But with college football comes the return of College GameDay. And with the first College GameDay comes predictions.
Lee Corso, Kirk Herbstreit and Desmond Howard all picked UCLA to win the Pac-12, and Corso and Howard tapped the Bruins as 2014 national champions.
And in other predictions news, Herbstreit is down on the Ducks and neither he nor David Pollack think Oregon will make the College Football Playoff.
Here’s the video of those two and Scott Van Pelt debating Stanford.
Players in the news
If you follow the Pac-12, then you haven’t forgotten about Austin Hill. But the rest of the country might have. After having one of the best receiving seasons in school history, Hill returns after missing all of last season with a torn ACL he suffered in the spring. He chatted with Daniel Berk about his return.
You can see the complete Q&A here.
In unhappy player news ... one Washington player has been dismissed and another suspended for violating team rules.
Freshman safety Lavon Washington is the third player coach Chris Petersen has bumped since he was hired in December after Steve Sarkisian departed for USC. Backup tight end Derrick Brown has also been suspended indefinitely for a situation unrelated to Washington's.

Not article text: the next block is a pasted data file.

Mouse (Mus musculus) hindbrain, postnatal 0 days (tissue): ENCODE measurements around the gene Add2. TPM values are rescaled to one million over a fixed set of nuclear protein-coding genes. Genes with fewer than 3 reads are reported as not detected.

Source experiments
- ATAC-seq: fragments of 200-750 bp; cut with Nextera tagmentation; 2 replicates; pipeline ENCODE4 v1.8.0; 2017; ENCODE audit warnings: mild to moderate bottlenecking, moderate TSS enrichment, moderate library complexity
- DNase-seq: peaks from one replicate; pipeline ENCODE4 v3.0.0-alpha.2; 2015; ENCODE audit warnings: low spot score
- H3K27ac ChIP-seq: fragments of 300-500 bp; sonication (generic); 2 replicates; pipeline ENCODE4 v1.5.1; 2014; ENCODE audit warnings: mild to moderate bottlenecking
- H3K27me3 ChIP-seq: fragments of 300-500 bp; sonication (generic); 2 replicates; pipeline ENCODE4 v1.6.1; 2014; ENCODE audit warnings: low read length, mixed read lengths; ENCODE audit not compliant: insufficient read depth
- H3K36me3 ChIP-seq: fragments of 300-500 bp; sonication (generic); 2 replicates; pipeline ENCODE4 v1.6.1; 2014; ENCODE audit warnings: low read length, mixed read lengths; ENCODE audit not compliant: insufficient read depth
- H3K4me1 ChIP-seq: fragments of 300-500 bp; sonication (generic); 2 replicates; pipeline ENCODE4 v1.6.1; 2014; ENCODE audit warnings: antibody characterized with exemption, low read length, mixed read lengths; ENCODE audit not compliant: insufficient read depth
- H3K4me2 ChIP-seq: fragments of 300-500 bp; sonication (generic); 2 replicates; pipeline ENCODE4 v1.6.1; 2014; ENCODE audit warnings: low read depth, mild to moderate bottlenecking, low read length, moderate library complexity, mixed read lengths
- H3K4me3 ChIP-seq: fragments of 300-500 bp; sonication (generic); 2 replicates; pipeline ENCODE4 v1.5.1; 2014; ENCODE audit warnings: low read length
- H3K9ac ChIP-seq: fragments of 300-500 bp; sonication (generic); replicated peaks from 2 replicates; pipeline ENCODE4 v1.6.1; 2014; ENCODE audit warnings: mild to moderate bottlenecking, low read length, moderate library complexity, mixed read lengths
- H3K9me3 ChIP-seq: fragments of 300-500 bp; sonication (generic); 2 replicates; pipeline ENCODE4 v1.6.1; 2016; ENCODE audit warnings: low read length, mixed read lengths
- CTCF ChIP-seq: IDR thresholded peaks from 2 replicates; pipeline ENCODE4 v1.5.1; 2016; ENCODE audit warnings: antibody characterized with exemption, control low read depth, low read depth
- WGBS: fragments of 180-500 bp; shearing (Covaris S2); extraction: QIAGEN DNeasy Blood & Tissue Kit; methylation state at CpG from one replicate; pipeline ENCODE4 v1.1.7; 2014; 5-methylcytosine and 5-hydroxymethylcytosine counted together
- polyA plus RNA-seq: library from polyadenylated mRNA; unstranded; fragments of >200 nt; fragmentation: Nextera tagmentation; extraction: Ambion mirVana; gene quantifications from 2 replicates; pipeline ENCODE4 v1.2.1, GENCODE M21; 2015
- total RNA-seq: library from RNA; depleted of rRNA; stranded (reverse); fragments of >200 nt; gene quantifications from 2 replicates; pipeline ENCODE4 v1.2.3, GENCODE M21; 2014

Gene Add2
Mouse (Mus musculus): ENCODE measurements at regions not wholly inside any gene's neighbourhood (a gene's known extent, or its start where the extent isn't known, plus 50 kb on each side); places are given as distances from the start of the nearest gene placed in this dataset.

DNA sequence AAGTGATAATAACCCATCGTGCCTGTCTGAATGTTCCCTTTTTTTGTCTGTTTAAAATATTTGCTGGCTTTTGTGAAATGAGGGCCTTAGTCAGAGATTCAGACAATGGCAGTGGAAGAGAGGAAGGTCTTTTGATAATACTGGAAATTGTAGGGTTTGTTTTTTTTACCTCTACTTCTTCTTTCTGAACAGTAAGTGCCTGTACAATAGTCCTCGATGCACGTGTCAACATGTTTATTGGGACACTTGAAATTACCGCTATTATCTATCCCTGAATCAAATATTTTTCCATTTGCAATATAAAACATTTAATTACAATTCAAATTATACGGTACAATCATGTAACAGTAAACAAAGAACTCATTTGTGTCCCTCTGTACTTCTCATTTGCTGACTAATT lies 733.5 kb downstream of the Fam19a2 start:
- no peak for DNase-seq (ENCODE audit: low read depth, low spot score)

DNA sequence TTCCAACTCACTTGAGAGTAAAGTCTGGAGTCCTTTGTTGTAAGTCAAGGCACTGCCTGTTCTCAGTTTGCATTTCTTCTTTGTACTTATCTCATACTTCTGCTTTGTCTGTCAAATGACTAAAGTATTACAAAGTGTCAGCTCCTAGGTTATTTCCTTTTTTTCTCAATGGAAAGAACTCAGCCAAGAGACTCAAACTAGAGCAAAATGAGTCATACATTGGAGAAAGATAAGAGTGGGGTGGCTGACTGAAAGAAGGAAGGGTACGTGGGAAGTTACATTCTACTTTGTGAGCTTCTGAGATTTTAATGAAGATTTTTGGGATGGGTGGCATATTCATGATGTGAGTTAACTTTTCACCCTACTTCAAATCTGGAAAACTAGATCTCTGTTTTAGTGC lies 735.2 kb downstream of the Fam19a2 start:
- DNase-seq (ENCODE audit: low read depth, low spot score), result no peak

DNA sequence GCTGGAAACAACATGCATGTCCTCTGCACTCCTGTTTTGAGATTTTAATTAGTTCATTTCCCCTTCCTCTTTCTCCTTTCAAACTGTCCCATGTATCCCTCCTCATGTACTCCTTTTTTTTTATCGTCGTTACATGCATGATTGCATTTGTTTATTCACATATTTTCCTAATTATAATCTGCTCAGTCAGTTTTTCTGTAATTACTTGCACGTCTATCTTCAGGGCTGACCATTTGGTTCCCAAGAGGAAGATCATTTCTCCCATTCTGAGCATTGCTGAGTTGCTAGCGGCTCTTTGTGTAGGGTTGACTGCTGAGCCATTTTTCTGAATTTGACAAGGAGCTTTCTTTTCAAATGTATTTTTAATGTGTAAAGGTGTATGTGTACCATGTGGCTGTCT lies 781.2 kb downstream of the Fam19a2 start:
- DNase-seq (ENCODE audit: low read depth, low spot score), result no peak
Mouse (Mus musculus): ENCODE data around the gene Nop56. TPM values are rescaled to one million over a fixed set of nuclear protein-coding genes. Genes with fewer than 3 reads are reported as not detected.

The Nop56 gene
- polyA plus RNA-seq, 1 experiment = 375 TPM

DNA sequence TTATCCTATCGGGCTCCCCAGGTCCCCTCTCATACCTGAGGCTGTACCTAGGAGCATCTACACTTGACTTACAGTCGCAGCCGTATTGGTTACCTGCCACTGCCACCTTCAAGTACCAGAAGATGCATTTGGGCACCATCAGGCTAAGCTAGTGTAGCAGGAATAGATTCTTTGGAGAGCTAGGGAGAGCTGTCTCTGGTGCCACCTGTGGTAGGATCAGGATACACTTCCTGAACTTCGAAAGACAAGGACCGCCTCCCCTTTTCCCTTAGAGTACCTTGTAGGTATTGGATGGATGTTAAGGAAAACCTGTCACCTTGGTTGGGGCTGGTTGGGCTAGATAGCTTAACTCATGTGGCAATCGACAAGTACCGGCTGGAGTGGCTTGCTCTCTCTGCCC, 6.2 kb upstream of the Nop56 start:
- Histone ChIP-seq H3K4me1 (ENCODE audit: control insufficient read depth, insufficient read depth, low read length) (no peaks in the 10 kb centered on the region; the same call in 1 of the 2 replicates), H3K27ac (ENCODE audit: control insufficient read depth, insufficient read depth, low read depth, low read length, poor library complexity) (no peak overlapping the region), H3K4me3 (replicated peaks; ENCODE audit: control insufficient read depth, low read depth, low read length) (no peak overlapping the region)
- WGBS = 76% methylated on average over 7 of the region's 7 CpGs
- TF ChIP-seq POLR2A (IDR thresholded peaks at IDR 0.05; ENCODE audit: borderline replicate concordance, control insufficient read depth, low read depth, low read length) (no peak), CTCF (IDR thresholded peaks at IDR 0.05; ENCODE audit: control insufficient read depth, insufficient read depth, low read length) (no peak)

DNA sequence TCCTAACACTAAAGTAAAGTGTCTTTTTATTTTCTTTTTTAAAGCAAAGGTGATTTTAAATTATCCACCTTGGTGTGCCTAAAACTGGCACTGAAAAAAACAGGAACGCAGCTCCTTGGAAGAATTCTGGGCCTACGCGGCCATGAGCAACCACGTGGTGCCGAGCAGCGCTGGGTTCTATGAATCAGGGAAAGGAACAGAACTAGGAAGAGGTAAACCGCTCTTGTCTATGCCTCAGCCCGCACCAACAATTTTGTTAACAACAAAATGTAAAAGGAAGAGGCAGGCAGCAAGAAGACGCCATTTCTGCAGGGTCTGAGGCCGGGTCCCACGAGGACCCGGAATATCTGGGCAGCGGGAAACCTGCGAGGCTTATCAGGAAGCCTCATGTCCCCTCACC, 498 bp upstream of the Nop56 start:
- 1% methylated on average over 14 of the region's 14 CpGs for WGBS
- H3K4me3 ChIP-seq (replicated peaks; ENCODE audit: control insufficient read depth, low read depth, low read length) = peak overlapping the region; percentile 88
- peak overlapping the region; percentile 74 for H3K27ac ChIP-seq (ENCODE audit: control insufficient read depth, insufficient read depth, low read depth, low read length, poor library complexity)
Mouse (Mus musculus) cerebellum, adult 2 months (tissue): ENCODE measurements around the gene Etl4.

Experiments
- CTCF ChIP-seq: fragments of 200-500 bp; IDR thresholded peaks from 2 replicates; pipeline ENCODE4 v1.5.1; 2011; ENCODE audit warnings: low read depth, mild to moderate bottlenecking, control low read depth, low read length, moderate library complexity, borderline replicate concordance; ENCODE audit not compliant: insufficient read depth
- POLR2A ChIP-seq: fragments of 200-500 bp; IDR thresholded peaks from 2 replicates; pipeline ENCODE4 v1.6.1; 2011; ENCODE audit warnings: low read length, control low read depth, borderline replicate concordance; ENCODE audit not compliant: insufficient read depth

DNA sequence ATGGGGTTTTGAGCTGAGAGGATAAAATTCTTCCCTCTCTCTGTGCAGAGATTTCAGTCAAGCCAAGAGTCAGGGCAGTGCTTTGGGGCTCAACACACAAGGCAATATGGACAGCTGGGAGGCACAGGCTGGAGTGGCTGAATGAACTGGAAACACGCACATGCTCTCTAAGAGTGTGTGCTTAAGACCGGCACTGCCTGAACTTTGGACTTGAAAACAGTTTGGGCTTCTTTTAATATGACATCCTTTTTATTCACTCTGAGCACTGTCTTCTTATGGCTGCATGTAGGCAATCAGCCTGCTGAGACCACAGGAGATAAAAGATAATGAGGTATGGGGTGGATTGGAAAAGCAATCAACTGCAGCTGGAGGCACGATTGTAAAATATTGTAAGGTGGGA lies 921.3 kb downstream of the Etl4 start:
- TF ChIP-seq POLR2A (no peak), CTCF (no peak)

Petersen’s first few months on the job have been overshadowed by off-the-field incidents. Quarterback Cyler Miles is suspended for the season opener and wide receiver Damore'ea Stringfellow transferred out after both were tied to a post-Super Bowl assault incident. Miles wasn’t charged, and Stringfellow pled guilty to three misdemeanors.
Jeff Lindquist will get the start for the Huskies against Hawaii. After that, we’ll see if Miles plays his way back into the job.
If you’re a Washington fan, it’s frustrating. But you also have to respect the hardline approach Petersen is taking.
- Arizona, AKA Transfer U, has been following this approach for decades.
- An Arizona State practice report.
- Some quick facts on what you need to know about California.
- The Buffaloes are trying to bring students back to Folsom.
- The Ducks are in the running for a four-star running back out of Texas.
- An Oregon State practice report.
- The Cardinal are No. 7 in Paul Myerberg’s 128-team countdown for USA Today.
- Much of UCLA’s success rests on Brett Hundley’s shoulders.
- A couple of USC offensive guards could make history if they start against Fresno State.
- Five reasons why Utah thinks it is better.
- The psychology of Chris Petersen.
- Washington State’s running game will have a new look.
Welcome to game week.
ESPN's college football experts offer their predictions for the 2014 conference winners, which four teams will make the final four, and which team will win the first College Football Playoff.
Last up: which league has the better coaching pedigree? From The Mag: